We won this political contest in 2001, overwhelmingly among the Judiciary Committee members. So it never reached the floor of the House or Senate. The word from behind the scenes was that our hastily prepared panel gave a much better presentation than did the homosexual partisans.

But we knew that the homosexual lobby would be back in 2002. So between July 2001 and January 2002, I contacted all 187 State Legislators up to ten times in some cases, by letter, email and in person. I heard back from 49 of them, mostly on our side.

In this strategy I was seeking a) to encourage those who supported the historic marriage covenant, and b) to invite those who disagreed with me into dialogue. If such public policy disputants  had substance to their position, I wanted to see it. If they could not overcome my position, I wanted them to know that I knew they knew it. This leads to tremendous moral as well as intellectual and spiritual authority when engaging in the political forum – namely, those who disagree with me know a) I have communicated with them ahead of time, with graciousness and intelligence, and b) if they do not answer my questions, they cannot criticize my position with any self-confidence.

The several openly homosexual members of the Legislature did not give any  response. Most respondents were in favor of my position, some uncommitted and some opposed. Among those opposed, one State Senator sought to dismiss it as a matter of different interpretations of the Bible, but eschewed any discussion, and did not touch the real concern of the source for unalienable rights. Another State Senator was blunt – he was displeased to learn that someone was opposing same-sex marriage, but he too refused to engage the real debate. A third State Senator, the Majority Leader, sought to liken me to the Taliban, and refused any further interaction.

Fourth, one State Representative wrote a lengthy letter explaining why he supported same-sex marriage, and why I was wrong about unalienable rights. He said that the Bible was unfamiliar with such language, and that my argument “seems a gross misrepresentation of intellectual history, and a great slight to the French philosophers of the eighteenth century.” But he concluded this way:

“As a final note, let me applaud you for your willingness to approach this issue within the parameters of a reasoned, substantive discourse.Too often, people on opposite sides of this issue begin and end by talking past each other. Resolution of this issue is a long way off, but we are better served by a debate such as this.”

I answered and thanked him for his email, then explained my position in direct reference to his many points of objections. He did not further challenge me. I invited him to join me for lunch sometime.

Fifth, I also entered into many emails with State Representative Michael Lawlor, Chairman of the Judiciary Committee, and the prime mover for same-sex marriage in the Connecticut General Assembly. In a nutshell, he said it was not a matter of “rights,” and thus avoided my whole argument. Yet, the whole political movement of which he is a part overwhelmingly uses the language of rights, and he is well known for his relentless side-steps while he relentlessly pursues his goal.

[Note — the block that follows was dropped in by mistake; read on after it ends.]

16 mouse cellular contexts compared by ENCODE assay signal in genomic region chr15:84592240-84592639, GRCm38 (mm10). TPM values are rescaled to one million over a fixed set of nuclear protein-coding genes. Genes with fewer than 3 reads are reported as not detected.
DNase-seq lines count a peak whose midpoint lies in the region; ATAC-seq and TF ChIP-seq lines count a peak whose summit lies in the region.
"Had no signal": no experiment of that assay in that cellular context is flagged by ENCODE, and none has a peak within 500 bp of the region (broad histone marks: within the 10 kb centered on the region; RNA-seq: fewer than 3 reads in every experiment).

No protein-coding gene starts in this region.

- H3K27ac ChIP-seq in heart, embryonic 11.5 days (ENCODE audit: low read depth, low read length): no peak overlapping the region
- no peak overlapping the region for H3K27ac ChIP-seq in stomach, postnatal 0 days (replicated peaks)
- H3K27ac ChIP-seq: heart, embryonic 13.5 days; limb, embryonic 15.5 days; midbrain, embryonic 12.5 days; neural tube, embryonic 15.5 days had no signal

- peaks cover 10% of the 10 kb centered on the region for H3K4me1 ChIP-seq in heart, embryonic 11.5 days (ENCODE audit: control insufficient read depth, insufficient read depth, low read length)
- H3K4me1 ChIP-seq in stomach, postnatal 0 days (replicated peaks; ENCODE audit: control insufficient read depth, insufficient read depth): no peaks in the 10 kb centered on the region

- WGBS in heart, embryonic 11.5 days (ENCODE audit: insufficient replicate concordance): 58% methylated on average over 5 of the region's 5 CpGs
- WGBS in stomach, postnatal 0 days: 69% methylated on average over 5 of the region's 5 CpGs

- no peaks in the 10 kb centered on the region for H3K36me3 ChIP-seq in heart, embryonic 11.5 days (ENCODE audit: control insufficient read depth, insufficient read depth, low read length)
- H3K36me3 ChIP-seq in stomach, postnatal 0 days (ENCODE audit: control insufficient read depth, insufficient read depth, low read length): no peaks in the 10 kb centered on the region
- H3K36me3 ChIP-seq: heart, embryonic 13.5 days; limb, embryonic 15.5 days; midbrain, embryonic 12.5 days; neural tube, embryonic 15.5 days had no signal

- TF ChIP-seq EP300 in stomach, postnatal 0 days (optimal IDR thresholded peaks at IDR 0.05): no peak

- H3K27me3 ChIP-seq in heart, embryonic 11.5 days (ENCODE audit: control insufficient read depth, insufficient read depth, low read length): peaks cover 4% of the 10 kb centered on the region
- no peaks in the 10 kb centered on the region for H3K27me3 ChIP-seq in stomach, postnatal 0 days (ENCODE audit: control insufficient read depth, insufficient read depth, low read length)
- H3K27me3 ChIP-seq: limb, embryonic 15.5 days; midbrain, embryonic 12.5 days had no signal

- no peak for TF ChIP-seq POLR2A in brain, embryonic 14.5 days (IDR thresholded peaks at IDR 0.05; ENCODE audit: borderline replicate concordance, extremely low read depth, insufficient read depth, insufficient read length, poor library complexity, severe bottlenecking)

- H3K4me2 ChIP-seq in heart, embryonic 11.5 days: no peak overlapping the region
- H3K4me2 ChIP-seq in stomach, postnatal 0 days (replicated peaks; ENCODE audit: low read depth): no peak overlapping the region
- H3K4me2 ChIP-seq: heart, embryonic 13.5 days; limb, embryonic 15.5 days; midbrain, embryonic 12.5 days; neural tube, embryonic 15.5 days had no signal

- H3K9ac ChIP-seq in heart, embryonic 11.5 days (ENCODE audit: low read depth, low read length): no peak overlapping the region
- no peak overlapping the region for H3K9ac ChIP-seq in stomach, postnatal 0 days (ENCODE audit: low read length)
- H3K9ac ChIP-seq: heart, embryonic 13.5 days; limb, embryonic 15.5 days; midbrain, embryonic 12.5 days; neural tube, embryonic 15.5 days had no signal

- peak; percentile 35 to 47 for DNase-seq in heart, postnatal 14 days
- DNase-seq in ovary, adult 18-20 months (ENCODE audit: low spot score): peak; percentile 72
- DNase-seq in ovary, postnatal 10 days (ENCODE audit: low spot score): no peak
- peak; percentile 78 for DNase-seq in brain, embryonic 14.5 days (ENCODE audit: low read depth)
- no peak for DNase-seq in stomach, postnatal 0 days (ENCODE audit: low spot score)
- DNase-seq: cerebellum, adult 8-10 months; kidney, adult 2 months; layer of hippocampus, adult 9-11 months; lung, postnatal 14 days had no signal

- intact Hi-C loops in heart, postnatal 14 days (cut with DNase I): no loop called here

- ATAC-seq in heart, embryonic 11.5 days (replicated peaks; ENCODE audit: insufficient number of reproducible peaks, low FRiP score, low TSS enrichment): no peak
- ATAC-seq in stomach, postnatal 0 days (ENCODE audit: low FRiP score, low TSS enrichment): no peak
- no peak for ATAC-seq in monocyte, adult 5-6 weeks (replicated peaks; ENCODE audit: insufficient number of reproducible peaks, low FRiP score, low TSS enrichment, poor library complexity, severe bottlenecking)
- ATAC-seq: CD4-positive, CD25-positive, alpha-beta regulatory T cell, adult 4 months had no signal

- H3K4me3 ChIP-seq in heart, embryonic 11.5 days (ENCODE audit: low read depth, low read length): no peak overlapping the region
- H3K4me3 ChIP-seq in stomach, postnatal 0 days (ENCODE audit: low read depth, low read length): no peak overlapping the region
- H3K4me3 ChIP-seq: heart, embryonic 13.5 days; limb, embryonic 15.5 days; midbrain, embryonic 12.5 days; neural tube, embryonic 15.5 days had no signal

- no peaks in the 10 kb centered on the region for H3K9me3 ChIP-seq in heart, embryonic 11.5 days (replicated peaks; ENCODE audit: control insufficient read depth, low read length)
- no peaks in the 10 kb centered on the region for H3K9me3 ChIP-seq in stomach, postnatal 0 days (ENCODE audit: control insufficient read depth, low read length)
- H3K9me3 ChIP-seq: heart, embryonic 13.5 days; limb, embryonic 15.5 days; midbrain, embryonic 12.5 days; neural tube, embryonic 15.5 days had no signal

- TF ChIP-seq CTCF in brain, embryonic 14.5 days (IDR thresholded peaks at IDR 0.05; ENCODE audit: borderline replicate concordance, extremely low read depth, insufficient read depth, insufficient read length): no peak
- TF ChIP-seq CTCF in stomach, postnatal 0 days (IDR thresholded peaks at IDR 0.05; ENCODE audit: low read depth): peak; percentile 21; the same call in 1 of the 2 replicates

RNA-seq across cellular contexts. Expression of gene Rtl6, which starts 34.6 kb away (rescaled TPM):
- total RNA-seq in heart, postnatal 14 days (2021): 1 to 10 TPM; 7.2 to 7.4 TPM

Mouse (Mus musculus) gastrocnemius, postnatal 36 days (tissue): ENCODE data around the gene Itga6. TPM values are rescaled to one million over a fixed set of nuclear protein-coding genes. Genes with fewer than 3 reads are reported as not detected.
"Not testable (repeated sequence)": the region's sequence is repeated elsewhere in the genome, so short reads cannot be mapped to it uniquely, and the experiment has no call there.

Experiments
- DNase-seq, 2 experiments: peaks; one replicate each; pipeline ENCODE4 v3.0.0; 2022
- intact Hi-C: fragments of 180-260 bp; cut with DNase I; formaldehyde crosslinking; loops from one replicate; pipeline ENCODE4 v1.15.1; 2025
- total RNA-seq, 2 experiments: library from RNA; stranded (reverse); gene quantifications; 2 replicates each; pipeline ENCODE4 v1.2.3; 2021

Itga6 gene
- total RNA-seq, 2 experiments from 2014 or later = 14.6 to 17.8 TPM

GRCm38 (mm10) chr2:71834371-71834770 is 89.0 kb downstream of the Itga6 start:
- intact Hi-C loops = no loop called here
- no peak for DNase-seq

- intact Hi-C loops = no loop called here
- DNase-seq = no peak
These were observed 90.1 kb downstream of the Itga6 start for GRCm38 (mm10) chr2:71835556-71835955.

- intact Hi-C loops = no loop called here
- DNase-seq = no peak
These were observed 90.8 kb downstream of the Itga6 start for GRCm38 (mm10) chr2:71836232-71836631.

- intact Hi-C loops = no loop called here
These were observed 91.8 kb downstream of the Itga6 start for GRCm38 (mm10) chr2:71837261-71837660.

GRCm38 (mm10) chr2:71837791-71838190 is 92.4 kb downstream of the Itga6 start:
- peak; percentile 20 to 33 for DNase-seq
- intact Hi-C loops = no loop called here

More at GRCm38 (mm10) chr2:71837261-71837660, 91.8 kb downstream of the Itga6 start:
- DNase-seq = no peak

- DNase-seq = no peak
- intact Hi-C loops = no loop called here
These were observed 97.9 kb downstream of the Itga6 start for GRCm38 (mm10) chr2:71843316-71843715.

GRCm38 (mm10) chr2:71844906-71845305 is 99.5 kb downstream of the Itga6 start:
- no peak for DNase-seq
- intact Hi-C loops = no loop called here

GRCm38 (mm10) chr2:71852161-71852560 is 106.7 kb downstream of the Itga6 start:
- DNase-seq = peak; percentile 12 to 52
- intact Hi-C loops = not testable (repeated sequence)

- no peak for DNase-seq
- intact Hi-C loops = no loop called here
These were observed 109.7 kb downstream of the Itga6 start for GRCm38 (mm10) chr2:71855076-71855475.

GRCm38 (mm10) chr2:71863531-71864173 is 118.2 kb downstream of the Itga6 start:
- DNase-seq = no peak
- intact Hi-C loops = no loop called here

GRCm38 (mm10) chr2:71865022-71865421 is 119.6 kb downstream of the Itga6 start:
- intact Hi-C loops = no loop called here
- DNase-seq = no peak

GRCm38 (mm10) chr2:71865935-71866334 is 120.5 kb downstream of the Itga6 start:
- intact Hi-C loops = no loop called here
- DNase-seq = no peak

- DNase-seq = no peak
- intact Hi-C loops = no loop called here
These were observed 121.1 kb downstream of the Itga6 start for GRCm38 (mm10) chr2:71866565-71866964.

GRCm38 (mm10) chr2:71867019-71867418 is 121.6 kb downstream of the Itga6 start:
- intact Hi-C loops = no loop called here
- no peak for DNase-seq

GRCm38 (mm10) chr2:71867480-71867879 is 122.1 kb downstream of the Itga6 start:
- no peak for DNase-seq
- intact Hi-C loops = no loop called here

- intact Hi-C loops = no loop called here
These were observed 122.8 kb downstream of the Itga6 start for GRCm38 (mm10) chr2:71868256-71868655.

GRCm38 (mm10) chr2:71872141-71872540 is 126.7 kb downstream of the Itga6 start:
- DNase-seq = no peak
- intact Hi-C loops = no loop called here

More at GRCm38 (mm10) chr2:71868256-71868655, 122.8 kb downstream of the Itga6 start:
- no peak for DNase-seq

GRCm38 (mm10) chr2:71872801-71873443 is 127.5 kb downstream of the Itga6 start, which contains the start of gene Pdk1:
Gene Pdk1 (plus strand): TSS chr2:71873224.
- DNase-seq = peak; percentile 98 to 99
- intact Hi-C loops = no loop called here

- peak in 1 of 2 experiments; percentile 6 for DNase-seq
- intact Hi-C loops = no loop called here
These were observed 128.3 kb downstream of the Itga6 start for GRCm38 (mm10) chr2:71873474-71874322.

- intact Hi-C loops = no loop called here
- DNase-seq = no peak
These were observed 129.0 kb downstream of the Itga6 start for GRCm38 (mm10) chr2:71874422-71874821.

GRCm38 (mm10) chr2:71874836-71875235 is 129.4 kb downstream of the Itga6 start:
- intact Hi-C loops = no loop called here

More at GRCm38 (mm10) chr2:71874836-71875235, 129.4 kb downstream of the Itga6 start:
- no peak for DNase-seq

Following my email campaign, and where I also met with a number of legislators supportive or open to my concerns, the two bills promoting same-sex marriage were brought before the Judiciary Committee on February 11, 2002. Just like the prior year, the homosexual partisans were well organized, and had a press conference ahead of time, this year emphasizing a statewide group of clergy who support same-sex marriage. An exact confirmation of my diagnosis – they need first to dispense with the Bible, then address the politics. But Dr. Crabtree was not present this year.

At the February 11 hearing, the pro-family coalition was much better organized, and we had up to 500 people there, which necessitated two overflow rooms. The homosexual partisans had over 100 supporters, but they were there well ahead of the hearing for their press conference, so they equaled the majority of those in the main hearing room. The hearing began at 11:00 a.m., but Chairman Lawlor had it so structured that for the first three hours or so, all that was heard was pro-homosexual marriage sentiments. Then I led our panel off, but we were not an official “panel” this year, so they would hit a buzzer whenever we would go over three minutes – which many people did. As I led off, there was noise in the background so that the Chairman had people quiet down, and had me start over. But my time kept running, so I was limited even more so. How petty. My testimony hit the subject from a different primary angle than I did the prior, and here is the main body of my prepared remarks:


Once, in my studies at Harvard, I was approached by three women from my class in feminist ethics. They told me they were lesbian, and that every lesbian they knew had been abused by some man, usually the live-in boyfriend to mom or a step-father, in her pre-adolescent years. This is not a statistical claim, but an honest anecdote, the substance of which is known to many male and female homosexuals alike.

I believe the desire for same-sex “marriage” is so often rooted in the partial or total loss of a childhood where a married father and mother love and respect each other as complements and equals, and accordingly, love their children. The answer to such loss or abuse is not to redefine marriage downward, but to strengthen marriage to its best possibilities. What child does not naturally want a loving mommy and loving daddy at home?

Once, in a forum in Monterey, California, a lesbian activist posed me some angry questions. In response, I said that if ever her life were in danger, and I were in position, I would risk my own life to protect hers, unhesitatingly. Why? Because she is still an image-bearer of God, whose rights to life, liberty and property are the same as mine. This is what it means to love the Lord my God, and to love my neighbor as myself.